Is the Bible necessary for Christianity?

Luke Wayne

It is becoming increasingly common today for people to ask if the Bible is necessary for Christianity. Now, if all you mean is, "can someone be saved without reading or even having access to a Bible," then the answer is, of course, that they can. When the gospel reaches a new tribe even though there is no Bible in their language or when underground churches live and die in faithfulness to Jesus in persecuted lands where they have no access to even a single copy of the Bible, these people are still Christians. Their faith is still Christianity. However, the gospel they have believed in is still traceable back to the Scriptures. The Bible has preserved the gospel, verifies the gospel, and is the infallible authority of the people of that gospel. So yes, the Bible is necessary for Christianity even though there are Christians who live in situations where they cannot have Bibles.

Typically, however, people who ask this question are not talking about the extreme circumstances of unreached mission fields or severe systematic persecution. What they mean is something more like, "Can't I disbelieve most of what the Bible says and still be a Christian as long as I love Jesus?" To which I must respond, "you can't love Jesus while disbelieving most of what the Bible says." Jesus Himself said:

"If they do not listen to Moses and the Prophets, they will not be persuaded even if someone rises from the dead," (Luke 16:31).

The resurrection of Jesus Christ is absolutely central and non-negotiable to true Christianity, but even the resurrection alone cannot establish Christianity. All kinds of false religions believe that Jesus rose from the dead and yet do not believe the gospel. If someone refuses to accept what God has revealed or twists the words of Scripture to their own liking, they can turn the resurrection of Jesus into whatever they want. The apostle Paul, reminding the Corinthians of the message he first preached to them, said:

"For I delivered to you as of first importance what I also received, that Christ died for our sins according to the Scriptures, and that He was buried, and that He was raised on the third day according to the Scriptures, and that He appeared to Cephas, then to the twelve," (1 Corinthians 15:3-5).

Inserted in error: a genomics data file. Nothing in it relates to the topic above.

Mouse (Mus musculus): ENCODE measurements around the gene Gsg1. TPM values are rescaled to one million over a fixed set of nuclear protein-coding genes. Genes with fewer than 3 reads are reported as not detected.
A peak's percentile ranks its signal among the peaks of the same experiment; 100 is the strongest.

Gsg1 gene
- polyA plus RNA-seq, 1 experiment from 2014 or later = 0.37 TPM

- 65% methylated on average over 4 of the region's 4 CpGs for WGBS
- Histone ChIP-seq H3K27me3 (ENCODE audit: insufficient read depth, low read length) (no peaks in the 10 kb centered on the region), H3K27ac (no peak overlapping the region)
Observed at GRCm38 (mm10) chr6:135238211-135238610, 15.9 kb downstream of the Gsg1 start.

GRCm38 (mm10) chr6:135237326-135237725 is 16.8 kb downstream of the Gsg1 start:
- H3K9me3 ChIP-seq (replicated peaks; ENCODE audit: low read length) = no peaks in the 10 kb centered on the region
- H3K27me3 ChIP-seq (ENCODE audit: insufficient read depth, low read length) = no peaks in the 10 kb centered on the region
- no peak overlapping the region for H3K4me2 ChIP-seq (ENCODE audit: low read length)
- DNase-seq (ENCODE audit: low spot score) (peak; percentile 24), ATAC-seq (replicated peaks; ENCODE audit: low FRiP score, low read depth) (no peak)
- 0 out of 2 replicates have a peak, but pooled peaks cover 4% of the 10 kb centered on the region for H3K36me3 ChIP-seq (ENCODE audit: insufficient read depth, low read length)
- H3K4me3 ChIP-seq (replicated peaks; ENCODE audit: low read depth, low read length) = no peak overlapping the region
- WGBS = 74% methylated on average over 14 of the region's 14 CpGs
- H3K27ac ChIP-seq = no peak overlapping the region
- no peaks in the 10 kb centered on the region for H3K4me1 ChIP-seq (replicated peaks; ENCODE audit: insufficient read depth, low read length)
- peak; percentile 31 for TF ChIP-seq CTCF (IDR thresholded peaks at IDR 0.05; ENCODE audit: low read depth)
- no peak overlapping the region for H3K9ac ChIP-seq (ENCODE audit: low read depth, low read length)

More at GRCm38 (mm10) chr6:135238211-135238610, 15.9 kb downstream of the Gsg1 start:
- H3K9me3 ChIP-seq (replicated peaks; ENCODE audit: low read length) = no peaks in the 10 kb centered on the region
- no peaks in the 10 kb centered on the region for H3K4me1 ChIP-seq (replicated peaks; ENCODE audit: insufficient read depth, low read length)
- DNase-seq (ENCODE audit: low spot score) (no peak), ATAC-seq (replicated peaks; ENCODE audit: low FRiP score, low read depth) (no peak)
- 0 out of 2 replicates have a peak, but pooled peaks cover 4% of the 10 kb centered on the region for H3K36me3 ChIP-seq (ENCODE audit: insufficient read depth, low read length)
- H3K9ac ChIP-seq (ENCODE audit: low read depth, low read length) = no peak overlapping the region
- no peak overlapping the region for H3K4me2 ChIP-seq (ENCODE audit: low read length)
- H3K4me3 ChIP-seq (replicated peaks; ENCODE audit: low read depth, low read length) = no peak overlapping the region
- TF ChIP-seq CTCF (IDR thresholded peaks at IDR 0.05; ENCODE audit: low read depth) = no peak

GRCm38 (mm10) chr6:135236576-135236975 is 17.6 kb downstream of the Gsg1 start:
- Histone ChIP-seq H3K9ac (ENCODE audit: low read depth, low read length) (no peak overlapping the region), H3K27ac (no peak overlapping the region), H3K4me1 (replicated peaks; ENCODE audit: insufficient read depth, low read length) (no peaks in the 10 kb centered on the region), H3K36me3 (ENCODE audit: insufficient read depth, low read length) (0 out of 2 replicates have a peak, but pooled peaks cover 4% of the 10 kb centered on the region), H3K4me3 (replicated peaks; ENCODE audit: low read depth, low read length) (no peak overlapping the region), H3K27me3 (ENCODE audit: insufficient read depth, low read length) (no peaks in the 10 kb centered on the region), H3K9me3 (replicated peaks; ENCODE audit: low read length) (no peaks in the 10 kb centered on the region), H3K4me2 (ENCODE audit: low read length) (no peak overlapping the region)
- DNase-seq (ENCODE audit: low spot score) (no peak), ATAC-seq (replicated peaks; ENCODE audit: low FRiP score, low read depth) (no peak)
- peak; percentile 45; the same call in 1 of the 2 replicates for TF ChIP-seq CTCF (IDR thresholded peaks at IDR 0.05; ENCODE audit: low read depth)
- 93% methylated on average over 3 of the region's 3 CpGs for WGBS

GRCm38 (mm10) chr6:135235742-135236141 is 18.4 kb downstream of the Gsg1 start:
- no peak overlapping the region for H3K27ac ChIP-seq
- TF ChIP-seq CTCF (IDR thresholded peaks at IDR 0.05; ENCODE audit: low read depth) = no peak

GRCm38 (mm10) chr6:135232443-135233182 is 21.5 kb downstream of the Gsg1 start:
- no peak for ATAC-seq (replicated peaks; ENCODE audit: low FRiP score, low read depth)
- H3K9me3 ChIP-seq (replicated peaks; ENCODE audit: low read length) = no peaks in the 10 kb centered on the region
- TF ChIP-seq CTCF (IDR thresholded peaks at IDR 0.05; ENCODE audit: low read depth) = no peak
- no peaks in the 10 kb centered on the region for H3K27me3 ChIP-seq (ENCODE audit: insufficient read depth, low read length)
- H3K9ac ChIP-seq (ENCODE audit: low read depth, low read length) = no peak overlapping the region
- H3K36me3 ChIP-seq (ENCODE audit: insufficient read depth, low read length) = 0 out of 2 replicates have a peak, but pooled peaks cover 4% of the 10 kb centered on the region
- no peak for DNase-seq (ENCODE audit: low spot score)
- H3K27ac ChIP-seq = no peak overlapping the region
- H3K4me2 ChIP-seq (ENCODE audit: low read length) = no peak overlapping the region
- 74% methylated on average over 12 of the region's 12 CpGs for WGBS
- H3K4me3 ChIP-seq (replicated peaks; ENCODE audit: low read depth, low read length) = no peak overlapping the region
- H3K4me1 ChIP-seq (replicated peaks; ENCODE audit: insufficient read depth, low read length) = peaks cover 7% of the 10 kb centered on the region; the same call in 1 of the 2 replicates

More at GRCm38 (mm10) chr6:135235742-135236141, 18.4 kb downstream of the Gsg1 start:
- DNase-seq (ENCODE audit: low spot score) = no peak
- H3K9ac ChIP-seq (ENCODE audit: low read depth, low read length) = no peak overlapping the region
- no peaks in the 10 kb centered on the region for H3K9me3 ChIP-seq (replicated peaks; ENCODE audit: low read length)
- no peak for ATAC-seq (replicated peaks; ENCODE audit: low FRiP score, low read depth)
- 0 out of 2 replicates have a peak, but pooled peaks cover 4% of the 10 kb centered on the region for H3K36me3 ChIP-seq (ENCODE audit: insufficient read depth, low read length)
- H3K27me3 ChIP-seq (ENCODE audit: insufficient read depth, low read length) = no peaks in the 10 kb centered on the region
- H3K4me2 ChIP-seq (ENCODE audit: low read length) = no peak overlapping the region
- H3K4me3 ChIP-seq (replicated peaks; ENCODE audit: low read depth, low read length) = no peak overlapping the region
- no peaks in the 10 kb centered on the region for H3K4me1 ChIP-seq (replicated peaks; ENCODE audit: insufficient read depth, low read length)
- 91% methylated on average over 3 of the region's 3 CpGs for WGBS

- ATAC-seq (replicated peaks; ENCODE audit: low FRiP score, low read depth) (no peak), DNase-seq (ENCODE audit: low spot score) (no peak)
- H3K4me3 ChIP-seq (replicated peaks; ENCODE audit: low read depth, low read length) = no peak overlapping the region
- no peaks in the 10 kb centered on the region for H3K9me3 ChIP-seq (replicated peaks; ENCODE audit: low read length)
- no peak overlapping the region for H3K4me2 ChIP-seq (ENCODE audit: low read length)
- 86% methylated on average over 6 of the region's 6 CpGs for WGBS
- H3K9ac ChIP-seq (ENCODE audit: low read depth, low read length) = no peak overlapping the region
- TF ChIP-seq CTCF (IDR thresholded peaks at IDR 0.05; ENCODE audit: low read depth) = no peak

The gospel Paul received, preached, and expected the Corinthians to believe was not merely that Christ died for our sins, but that He did so according to the Scriptures. It was not simply that Christ rose from the dead, but that he arose according to the Scriptures. Indeed, Paul warns the Corinthians "not to exceed what is written," (1 Corinthians 4:6). Paul elsewhere says of his preaching:

"Having obtained help from God, I stand to this day testifying both to small and great, stating nothing but what the Prophets and Moses said was going to take place," (Acts 26:22).

And Paul wrote to the church at Rome that he is:

"set apart for the gospel of God, which He promised beforehand through His prophets in the holy Scriptures," (Romans 1:1-2).

The message of Jesus death, burial, resurrection, and future return only make proper sense in light of the witness of Scripture that defines for us what they mean and how we are to live in light of them. It is by the Scriptures that we know and understand the gospel. It is through the Bible that God has chosen to preserve this truth and carry it forth to all nations:

"Now to Him who is able to establish you according to my gospel and the preaching of Jesus Christ, according to the revelation of the mystery which has been kept secret for long ages past, but now is manifested, and by the Scriptures of the prophets, according to the commandment of the eternal God, has been made known to all the nations, leading to obedience of faith," (Romans 16:25-26).

After Jesus had died and risen, He confronted a group of doubting disciples, saying:

"O foolish men and slow of heart to believe in all that the prophets have spoken!" (Luke 24:25).

And as He went on to commission the Apostles to carry the gospel forward, He told them:

"'These are My words which I spoke to you while I was still with you, that all things which are written about Me in the Law of Moses and the Prophets and the Psalms must be fulfilled.' Then He opened their minds to understand the Scriptures, and He said to them, 'Thus it is written, that the Christ would suffer and rise again from the dead the third day, and that repentance for forgiveness of sins would be proclaimed in His name to all the nations, beginning from Jerusalem,'" (Luke 24:44-47).

The truth of the Scriptures is foundational to the gospel. It is also foundational to the Christian life. Paul wrote to the Roman Christians:

"For whatever was written in earlier times was written for our instruction, so that through perseverance and the encouragement of the Scriptures we might have hope," (Romans 15:4).

And to Timothy, regarding the practice of the churches:

"Until I come, give attention to the public reading of Scripture, to exhortation and teaching," (1 Timothy 4:12-14).

He also explained plainly that:

"All Scripture is inspired by God and profitable for teaching, for reproof, for correction, for training in righteousness; so that the man of God may be adequate, equipped for every good work," (2 Timothy 3:16-17).

So yes, the Bible is absolutely foundational to Christianity. The gospel rests on its truth, and it is vital to the healthy growth and nurturing of the mature Christian life.